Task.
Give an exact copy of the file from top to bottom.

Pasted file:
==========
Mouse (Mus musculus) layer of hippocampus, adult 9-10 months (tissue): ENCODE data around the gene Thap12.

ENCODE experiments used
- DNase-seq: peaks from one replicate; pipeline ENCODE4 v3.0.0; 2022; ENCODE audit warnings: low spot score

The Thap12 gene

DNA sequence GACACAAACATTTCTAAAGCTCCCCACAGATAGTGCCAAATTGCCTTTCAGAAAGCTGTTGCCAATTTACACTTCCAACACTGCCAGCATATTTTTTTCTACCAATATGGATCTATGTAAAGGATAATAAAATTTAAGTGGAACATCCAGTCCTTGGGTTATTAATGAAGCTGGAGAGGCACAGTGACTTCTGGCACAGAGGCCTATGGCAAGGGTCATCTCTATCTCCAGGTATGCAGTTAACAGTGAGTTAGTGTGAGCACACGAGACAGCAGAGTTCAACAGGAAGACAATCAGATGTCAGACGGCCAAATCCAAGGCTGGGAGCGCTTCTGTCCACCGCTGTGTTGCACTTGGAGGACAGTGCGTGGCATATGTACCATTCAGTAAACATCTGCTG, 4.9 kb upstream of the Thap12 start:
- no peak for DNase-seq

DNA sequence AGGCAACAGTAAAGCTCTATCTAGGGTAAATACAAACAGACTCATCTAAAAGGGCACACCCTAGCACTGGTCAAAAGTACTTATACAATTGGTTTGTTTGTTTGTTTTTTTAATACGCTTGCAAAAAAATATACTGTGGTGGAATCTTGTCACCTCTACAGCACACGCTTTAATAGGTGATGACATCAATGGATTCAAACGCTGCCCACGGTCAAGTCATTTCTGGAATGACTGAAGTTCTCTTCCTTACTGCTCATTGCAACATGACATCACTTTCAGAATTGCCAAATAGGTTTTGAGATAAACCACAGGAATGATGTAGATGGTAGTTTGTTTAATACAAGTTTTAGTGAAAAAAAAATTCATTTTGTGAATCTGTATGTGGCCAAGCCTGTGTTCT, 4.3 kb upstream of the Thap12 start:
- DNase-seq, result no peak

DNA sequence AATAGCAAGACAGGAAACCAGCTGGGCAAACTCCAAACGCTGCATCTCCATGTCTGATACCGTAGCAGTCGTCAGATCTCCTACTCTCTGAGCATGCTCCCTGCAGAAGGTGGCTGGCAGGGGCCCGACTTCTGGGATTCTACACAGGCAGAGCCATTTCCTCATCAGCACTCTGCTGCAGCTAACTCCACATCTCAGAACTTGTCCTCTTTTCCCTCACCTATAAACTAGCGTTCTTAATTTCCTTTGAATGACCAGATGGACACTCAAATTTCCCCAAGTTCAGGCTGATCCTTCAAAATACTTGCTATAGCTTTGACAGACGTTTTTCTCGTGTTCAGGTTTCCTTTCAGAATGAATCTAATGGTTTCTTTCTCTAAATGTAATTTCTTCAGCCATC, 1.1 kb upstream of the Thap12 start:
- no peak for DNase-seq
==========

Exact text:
Mouse (Mus musculus) layer of hippocampus, adult 9-10 months (tissue): ENCODE data around the gene Thap12.

ENCODE experiments used
- DNase-seq: peaks from one replicate; pipeline ENCODE4 v3.0.0; 2022; ENCODE audit warnings: low spot score

The Thap12 gene

DNA sequence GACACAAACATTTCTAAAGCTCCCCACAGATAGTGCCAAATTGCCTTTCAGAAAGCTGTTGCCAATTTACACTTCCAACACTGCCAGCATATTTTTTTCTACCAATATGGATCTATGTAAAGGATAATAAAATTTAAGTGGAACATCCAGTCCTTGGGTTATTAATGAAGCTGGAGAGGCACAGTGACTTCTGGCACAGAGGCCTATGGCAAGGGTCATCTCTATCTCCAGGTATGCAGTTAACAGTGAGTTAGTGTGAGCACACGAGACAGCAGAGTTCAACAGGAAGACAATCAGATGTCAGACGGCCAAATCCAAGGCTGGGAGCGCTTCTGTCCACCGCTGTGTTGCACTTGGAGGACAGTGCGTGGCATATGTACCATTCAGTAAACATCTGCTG, 4.9 kb upstream of the Thap12 start:
- no peak for DNase-seq

DNA sequence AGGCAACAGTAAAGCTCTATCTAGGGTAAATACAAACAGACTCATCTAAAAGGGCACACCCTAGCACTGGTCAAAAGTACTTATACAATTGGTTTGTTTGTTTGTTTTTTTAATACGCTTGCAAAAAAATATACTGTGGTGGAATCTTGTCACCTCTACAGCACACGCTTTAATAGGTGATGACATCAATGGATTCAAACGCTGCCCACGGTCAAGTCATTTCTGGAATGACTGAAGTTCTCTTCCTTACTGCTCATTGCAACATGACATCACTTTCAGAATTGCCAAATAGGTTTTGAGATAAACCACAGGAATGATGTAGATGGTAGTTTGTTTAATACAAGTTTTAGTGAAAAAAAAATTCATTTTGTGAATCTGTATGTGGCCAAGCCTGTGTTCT, 4.3 kb upstream of the Thap12 start:
- DNase-seq, result no peak

DNA sequence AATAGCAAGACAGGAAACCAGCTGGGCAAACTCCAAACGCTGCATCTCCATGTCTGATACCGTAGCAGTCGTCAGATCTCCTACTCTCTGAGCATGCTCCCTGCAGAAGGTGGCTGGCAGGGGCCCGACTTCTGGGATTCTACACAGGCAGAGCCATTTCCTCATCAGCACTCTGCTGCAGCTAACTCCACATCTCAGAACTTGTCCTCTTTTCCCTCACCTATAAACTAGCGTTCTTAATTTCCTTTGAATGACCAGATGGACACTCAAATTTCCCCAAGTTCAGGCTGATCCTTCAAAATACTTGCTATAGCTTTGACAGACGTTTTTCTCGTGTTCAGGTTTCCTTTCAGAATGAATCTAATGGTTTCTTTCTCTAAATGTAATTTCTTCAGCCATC, 1.1 kb upstream of the Thap12 start:
- no peak for DNase-seq